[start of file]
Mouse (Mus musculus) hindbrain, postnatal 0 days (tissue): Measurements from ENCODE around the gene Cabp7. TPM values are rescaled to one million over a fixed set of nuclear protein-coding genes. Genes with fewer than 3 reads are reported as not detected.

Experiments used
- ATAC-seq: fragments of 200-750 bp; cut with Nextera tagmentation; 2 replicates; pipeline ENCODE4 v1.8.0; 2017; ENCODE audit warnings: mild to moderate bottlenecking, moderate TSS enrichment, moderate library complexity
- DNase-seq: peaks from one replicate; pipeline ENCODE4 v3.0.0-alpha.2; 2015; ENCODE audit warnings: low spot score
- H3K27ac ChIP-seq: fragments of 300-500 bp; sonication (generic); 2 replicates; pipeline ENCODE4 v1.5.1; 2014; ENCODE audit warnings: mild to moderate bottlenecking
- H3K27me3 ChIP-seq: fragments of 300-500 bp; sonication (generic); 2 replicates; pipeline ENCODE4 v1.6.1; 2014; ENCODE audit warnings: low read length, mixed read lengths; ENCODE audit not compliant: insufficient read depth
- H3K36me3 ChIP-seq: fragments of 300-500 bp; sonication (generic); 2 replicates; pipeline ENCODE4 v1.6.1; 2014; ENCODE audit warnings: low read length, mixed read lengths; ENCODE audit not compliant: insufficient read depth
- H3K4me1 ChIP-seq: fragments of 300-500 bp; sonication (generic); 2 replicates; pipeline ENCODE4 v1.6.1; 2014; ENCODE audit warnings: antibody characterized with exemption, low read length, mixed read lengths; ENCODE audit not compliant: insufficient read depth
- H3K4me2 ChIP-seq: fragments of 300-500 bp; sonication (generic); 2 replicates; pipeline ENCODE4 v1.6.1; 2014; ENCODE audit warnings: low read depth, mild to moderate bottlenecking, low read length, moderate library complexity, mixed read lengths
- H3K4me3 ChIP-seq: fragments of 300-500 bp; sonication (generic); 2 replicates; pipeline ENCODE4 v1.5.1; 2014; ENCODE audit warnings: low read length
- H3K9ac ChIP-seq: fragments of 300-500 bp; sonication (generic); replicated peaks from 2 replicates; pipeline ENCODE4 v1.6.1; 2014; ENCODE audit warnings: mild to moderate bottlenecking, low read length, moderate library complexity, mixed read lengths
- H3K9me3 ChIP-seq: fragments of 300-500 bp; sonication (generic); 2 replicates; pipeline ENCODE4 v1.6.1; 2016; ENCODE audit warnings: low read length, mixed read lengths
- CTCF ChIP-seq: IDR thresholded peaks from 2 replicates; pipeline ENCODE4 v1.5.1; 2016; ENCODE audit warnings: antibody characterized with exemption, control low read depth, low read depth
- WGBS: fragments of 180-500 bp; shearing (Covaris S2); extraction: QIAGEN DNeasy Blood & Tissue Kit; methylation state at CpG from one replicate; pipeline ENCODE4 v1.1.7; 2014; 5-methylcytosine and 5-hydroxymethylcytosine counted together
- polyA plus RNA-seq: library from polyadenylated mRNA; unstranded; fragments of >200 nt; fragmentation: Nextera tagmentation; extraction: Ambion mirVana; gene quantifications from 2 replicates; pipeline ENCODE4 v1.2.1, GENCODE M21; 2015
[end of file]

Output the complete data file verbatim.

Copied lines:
Mouse (Mus musculus) hindbrain, postnatal 0 days (tissue): Measurements from ENCODE around the gene Cabp7. TPM values are rescaled to one million over a fixed set of nuclear protein-coding genes. Genes with fewer than 3 reads are reported as not detected.

Experiments used
- ATAC-seq: fragments of 200-750 bp; cut with Nextera tagmentation; 2 replicates; pipeline ENCODE4 v1.8.0; 2017; ENCODE audit warnings: mild to moderate bottlenecking, moderate TSS enrichment, moderate library complexity
- DNase-seq: peaks from one replicate; pipeline ENCODE4 v3.0.0-alpha.2; 2015; ENCODE audit warnings: low spot score
- H3K27ac ChIP-seq: fragments of 300-500 bp; sonication (generic); 2 replicates; pipeline ENCODE4 v1.5.1; 2014; ENCODE audit warnings: mild to moderate bottlenecking
- H3K27me3 ChIP-seq: fragments of 300-500 bp; sonication (generic); 2 replicates; pipeline ENCODE4 v1.6.1; 2014; ENCODE audit warnings: low read length, mixed read lengths; ENCODE audit not compliant: insufficient read depth
- H3K36me3 ChIP-seq: fragments of 300-500 bp; sonication (generic); 2 replicates; pipeline ENCODE4 v1.6.1; 2014; ENCODE audit warnings: low read length, mixed read lengths; ENCODE audit not compliant: insufficient read depth
- H3K4me1 ChIP-seq: fragments of 300-500 bp; sonication (generic); 2 replicates; pipeline ENCODE4 v1.6.1; 2014; ENCODE audit warnings: antibody characterized with exemption, low read length, mixed read lengths; ENCODE audit not compliant: insufficient read depth
- H3K4me2 ChIP-seq: fragments of 300-500 bp; sonication (generic); 2 replicates; pipeline ENCODE4 v1.6.1; 2014; ENCODE audit warnings: low read depth, mild to moderate bottlenecking, low read length, moderate library complexity, mixed read lengths
- H3K4me3 ChIP-seq: fragments of 300-500 bp; sonication (generic); 2 replicates; pipeline ENCODE4 v1.5.1; 2014; ENCODE audit warnings: low read length
- H3K9ac ChIP-seq: fragments of 300-500 bp; sonication (generic); replicated peaks from 2 replicates; pipeline ENCODE4 v1.6.1; 2014; ENCODE audit warnings: mild to moderate bottlenecking, low read length, moderate library complexity, mixed read lengths
- H3K9me3 ChIP-seq: fragments of 300-500 bp; sonication (generic); 2 replicates; pipeline ENCODE4 v1.6.1; 2016; ENCODE audit warnings: low read length, mixed read lengths
- CTCF ChIP-seq: IDR thresholded peaks from 2 replicates; pipeline ENCODE4 v1.5.1; 2016; ENCODE audit warnings: antibody characterized with exemption, control low read depth, low read depth
- WGBS: fragments of 180-500 bp; shearing (Covaris S2); extraction: QIAGEN DNeasy Blood & Tissue Kit; methylation state at CpG from one replicate; pipeline ENCODE4 v1.1.7; 2014; 5-methylcytosine and 5-hydroxymethylcytosine counted together
- polyA plus RNA-seq: library from polyadenylated mRNA; unstranded; fragments of >200 nt; fragmentation: Nextera tagmentation; extraction: Ambion mirVana; gene quantifications from 2 replicates; pipeline ENCODE4 v1.2.1, GENCODE M21; 2015